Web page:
The fact that Blaufränkisch speaks of these different stretches of Burgenland so much tells you that this is a grape that is right at home here, reaching its fullest expressions. Another world-famous export are the noble sweet wines that thrive in the unique climate around Lake Neusiedl – the Trockenbeerenauslesen are mind-bending and so are the historic sweet wines known as Ruster Ausbruch.

Steiermark: Aromatic Heights

Steiermark, or Styria, is Austria’s southernmost wine region, bordering on Slovenia. It has three distinct parts, with distinct characters and grapes. The Weststeiermark has made its name with Schilcher, a spicy, light-bodied rosé wine made from the indigenous Blauer Wildbacher grape. Sadly Schilcher has largely remained a local phenomenon: the young wines are drunk as soon as they are made and prized for their utter lightness and joy. Vulkanland Steiermark in the east is famed for perfumed Traminer, Gewürztraminer and Sauvignon Blanc. Made into supremely scented wines that for once have their heady perfume countered by vivid acidity. Between those two regions, due south, lies Südsteiermark, or southern Styria.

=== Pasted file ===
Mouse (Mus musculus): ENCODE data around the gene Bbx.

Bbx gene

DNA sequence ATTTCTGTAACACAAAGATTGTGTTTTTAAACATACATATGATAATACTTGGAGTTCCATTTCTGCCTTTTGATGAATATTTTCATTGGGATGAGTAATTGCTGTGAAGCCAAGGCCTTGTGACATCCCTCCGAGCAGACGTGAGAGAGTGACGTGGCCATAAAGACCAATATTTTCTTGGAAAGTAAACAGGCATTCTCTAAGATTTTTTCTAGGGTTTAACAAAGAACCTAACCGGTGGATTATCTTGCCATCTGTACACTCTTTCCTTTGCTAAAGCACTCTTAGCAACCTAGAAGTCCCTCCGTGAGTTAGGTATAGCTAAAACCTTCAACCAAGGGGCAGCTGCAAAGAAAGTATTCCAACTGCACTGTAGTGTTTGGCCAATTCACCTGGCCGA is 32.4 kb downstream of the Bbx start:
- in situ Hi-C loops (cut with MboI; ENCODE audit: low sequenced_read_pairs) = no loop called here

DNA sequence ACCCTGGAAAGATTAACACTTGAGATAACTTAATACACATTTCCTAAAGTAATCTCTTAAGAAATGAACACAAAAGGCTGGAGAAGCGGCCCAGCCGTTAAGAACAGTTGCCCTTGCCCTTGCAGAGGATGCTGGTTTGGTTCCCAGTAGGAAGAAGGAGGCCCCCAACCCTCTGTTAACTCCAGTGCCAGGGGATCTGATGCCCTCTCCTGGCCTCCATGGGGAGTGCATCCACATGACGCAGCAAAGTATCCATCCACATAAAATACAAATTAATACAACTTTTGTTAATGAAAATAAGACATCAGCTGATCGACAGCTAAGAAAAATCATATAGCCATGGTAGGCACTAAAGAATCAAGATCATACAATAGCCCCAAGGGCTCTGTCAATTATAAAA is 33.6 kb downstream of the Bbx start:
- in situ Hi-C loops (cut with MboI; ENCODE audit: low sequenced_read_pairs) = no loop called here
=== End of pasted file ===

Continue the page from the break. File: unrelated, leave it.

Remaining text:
It is a supremely verdant region with vertiginously steep slopes that are home to Sauvignon Blanc, Gelber Muskateller, Weissburgunder and Chardonnay which is called Morillon here. Altitude and temperature turn Südsteiermark into a marginal climate where grapes ripen slowly, accumulating aroma and flavour while retaining brisk freshness. If you love light-bodied wines with vivid expression and real depth, Südsteiermark will become your new obsession. Styrian Sauvignon Blancs, grown on limestone, are amongst the greatest in the world. Another treasure is the supremely aromatic and floral Gelber Muskateller: exquisite lightness, vivid acidity and scented brilliance are its hallmarks.

This is why this tiny country outperforms so many others: because it has had the courage to stick to its guns, forge a real identity with its indigenous varieties and hone them into great expression. If you are not drinking Austrian, you are missing out.

Steiermark: Aromatic Heights
Steiermark: Aromatic Heights
Peter Moser